Helen Zille’s advice for blocked drains: don’t litter

2014-04-26 11:07

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DA leader Helen Zille asked children in the tiny Western Cape town of Prince Alfred’s Hamlet not to litter, because it would block drains.

Zille conducted a door-to-door election campaign in a DA-run, predominantly coloured ward in the town, which is about 10km from Ceres in the Witzenberg Municipality.

The municipality is run by a coalition government consisting of the DA, Cope, the Voice of Independents Party and an independent candidate.

Residents showed Zille a blocked stormwater drain next to the road. When Zille inspected the drain, she found it was “full of plastic and chips packets”.

She told residents in fluent Afrikaans: “This is why you must not throw chips packets on the ground. When the rains come, it’s all washed into the drain.”

After visiting the last home on her campaign trail, Zille spoke to children drinking juice from small boxes, telling them to “throw those in the drum” so that the rubbish didn’t block the drains.

Zille inspected the homes of four residents in the area, with many of them telling her that they were survived on state pensions. Many claimed grants for their children.

One woman also complained that the father of her two grandchildren refused to pay maintenance for the children and had disappeared.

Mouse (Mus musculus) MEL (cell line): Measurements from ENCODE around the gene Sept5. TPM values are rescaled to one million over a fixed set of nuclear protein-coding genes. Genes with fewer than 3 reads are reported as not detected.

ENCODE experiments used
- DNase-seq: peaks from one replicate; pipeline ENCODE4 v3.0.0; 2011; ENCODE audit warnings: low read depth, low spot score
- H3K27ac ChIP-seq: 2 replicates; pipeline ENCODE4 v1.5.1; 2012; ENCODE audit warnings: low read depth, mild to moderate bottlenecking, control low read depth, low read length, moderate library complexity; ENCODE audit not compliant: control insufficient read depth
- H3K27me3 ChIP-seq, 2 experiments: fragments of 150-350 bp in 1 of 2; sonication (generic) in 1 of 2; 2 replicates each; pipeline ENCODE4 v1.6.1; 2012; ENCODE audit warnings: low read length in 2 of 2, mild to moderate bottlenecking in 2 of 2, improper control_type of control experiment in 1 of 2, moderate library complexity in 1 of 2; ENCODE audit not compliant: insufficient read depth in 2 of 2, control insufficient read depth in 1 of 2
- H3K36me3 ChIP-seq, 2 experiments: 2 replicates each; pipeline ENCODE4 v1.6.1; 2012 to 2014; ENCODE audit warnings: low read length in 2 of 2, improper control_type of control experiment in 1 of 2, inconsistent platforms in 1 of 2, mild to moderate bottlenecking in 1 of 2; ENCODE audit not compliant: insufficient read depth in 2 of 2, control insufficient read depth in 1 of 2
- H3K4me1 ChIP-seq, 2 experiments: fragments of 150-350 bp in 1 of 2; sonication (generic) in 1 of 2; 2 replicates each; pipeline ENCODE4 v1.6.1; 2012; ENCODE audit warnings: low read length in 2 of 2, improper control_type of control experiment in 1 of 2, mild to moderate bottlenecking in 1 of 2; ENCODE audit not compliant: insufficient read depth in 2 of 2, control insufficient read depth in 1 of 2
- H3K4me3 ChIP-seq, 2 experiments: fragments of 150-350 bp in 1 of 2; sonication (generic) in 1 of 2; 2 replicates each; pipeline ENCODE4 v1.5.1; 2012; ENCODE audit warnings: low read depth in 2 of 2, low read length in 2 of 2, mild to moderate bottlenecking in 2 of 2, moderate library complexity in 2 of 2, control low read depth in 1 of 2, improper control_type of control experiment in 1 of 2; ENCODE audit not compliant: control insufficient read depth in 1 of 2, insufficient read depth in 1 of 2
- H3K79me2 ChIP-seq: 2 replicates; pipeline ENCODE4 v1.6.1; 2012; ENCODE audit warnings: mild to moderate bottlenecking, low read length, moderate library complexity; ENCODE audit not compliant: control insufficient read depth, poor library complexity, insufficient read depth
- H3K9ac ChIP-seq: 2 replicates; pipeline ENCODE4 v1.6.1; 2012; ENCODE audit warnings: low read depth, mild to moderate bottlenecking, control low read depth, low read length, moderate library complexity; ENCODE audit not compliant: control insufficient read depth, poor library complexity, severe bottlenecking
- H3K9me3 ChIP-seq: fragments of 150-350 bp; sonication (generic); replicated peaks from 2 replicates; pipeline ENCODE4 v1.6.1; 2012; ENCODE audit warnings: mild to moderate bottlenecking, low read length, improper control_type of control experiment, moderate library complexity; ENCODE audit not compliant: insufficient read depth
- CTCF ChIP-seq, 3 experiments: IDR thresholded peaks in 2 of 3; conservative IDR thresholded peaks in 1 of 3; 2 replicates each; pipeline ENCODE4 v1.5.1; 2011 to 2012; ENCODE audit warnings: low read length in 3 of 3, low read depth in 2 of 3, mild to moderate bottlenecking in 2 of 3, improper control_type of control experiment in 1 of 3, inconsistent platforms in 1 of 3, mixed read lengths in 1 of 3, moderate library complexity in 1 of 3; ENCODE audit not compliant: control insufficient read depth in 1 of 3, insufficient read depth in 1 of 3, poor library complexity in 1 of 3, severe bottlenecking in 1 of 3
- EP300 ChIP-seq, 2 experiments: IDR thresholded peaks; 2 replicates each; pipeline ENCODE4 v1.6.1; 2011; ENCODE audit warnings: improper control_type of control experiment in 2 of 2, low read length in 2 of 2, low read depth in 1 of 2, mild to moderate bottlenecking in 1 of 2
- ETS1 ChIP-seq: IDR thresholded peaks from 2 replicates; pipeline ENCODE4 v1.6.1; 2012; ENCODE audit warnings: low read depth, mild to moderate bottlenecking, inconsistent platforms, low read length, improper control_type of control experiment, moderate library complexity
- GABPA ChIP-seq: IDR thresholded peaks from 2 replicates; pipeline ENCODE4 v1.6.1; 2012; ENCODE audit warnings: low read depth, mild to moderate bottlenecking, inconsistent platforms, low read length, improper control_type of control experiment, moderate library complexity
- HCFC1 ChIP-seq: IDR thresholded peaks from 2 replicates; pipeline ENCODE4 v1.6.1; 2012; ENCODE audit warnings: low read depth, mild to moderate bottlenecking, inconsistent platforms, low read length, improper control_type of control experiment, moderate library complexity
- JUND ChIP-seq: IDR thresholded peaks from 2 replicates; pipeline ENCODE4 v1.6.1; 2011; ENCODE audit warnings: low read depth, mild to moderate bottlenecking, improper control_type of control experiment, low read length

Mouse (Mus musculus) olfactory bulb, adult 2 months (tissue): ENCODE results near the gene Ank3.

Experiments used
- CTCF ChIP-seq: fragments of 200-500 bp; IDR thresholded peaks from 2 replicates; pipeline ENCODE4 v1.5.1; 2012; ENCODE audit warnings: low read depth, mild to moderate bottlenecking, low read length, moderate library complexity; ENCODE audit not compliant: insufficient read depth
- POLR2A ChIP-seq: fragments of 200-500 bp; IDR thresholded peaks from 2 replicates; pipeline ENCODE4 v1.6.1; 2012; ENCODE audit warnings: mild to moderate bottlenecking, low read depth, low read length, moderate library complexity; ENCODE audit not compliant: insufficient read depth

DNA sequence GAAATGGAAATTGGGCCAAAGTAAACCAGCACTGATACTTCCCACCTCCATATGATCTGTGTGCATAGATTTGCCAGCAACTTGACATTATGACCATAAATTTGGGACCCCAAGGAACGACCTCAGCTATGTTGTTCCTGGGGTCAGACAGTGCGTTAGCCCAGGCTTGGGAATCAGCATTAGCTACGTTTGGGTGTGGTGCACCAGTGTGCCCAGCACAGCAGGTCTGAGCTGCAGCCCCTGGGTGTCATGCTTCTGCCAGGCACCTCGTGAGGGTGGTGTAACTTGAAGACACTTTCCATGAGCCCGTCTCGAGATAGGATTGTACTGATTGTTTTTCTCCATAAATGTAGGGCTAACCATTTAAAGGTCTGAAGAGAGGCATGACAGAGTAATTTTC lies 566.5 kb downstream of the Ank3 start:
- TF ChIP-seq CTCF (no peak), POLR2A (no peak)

Another woman said her son, who lives with her, became schizophrenic after a car accident and needed a lot of medicine.

Most of the houses Zille visited were built 17 years ago as part of the government’s housing scheme.

Some residents were under the impression that they would get new homes.

“They’re going to give us a new home,” one of the elderly residents was overheard telling a child when Zille entered their home.

Another woman complained to Zille that the home she had inherited from her deceased father was falling apart and that she needed a new one. Zille explained to her that, because the home belonged to her, the woman herself was responsible for its upkeep.

A potato shed and nearby fruit farms are the main job providers for the people in town, although much of the work is seasonal.

In 2012, the area saw at least one man killed in violent farm wage protests.

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